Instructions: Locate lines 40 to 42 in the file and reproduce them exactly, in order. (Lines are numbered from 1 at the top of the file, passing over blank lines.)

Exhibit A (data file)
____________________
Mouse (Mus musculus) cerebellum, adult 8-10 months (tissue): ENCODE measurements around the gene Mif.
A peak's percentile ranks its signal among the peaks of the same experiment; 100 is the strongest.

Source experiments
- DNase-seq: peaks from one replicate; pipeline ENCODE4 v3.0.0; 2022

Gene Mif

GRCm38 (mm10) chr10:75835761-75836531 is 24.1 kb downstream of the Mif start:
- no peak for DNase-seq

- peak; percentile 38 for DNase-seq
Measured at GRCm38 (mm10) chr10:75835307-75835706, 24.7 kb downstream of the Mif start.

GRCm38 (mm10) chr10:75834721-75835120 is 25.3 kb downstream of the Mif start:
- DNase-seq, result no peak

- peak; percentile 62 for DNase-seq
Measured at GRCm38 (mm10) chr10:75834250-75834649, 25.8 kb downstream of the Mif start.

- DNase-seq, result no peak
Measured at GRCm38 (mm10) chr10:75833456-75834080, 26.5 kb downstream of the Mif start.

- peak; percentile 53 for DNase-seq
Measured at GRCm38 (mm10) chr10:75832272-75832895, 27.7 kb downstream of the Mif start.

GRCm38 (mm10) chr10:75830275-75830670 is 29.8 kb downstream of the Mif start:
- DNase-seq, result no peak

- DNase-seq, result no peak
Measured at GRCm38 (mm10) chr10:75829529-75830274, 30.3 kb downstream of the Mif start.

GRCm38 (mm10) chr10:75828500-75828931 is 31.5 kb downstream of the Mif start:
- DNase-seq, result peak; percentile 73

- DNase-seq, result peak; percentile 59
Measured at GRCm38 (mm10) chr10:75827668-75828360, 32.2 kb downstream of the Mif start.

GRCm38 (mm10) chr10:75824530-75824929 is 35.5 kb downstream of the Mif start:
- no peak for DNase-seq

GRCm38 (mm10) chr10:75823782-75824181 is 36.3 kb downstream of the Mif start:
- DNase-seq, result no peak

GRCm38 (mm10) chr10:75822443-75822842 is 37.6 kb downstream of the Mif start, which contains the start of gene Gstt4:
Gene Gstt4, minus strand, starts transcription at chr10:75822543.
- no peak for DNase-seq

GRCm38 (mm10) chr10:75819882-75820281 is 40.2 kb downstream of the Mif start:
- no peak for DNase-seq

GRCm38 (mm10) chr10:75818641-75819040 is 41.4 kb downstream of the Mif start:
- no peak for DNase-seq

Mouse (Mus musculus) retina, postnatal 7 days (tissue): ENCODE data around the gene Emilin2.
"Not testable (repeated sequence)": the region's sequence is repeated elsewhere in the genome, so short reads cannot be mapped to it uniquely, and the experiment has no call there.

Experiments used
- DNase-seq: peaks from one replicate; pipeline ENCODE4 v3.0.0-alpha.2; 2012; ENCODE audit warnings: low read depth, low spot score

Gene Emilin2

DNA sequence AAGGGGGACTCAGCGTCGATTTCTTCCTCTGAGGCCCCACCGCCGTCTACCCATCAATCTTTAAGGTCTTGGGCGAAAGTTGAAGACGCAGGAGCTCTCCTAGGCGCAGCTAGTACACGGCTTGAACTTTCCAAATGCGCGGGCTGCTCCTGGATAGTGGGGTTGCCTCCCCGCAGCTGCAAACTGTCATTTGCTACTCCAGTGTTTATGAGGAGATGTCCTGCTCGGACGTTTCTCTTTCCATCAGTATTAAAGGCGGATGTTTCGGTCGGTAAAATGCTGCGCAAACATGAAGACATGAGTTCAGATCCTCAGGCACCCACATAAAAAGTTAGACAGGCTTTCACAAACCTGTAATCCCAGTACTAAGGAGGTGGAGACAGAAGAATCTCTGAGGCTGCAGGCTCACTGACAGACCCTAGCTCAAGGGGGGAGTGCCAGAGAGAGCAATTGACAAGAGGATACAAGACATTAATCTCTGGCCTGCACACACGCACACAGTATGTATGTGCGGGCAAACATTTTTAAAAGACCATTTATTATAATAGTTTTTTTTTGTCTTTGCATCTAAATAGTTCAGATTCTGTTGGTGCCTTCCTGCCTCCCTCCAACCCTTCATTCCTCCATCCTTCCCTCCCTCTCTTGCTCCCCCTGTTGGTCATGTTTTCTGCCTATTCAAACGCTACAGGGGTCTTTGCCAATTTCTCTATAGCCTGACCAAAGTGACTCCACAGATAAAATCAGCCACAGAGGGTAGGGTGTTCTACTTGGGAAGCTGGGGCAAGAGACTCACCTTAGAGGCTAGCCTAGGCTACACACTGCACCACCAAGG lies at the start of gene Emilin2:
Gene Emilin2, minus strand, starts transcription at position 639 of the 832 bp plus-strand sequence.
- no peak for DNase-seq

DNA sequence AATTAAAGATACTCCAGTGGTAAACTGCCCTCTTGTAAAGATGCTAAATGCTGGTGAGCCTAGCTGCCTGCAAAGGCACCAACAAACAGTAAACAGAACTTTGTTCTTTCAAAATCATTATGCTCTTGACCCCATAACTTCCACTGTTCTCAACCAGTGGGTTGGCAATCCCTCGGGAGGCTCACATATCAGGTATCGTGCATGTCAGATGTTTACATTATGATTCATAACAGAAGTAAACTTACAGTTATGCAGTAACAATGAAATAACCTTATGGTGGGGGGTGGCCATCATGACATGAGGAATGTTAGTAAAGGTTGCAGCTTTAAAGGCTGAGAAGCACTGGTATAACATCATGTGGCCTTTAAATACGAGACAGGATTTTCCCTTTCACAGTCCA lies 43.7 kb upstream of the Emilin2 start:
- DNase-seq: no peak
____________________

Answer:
- DNase-seq: peaks from one replicate; pipeline ENCODE4 v3.0.0-alpha.2; 2012; ENCODE audit warnings: low read depth, low spot score

Gene Emilin2

DNA sequence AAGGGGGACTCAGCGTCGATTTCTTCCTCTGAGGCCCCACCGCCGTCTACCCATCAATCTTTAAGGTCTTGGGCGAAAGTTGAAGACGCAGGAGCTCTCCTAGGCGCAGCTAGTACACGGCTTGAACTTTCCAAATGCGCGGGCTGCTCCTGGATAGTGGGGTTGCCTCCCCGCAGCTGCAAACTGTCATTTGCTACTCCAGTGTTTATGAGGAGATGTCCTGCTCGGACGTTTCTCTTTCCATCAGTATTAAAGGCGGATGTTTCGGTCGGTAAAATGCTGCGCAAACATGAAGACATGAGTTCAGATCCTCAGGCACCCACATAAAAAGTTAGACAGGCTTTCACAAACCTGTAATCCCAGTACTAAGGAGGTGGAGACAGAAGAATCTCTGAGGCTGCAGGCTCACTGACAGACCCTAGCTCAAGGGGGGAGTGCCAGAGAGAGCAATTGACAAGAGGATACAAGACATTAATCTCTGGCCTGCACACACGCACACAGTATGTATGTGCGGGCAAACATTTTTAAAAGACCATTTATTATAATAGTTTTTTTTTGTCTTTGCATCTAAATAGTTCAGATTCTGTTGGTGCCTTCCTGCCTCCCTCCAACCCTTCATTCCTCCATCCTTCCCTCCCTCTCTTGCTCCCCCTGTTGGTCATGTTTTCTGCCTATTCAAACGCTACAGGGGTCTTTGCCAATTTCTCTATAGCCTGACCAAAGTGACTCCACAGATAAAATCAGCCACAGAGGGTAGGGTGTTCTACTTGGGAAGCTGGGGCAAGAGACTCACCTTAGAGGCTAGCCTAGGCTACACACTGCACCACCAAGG lies at the start of gene Emilin2: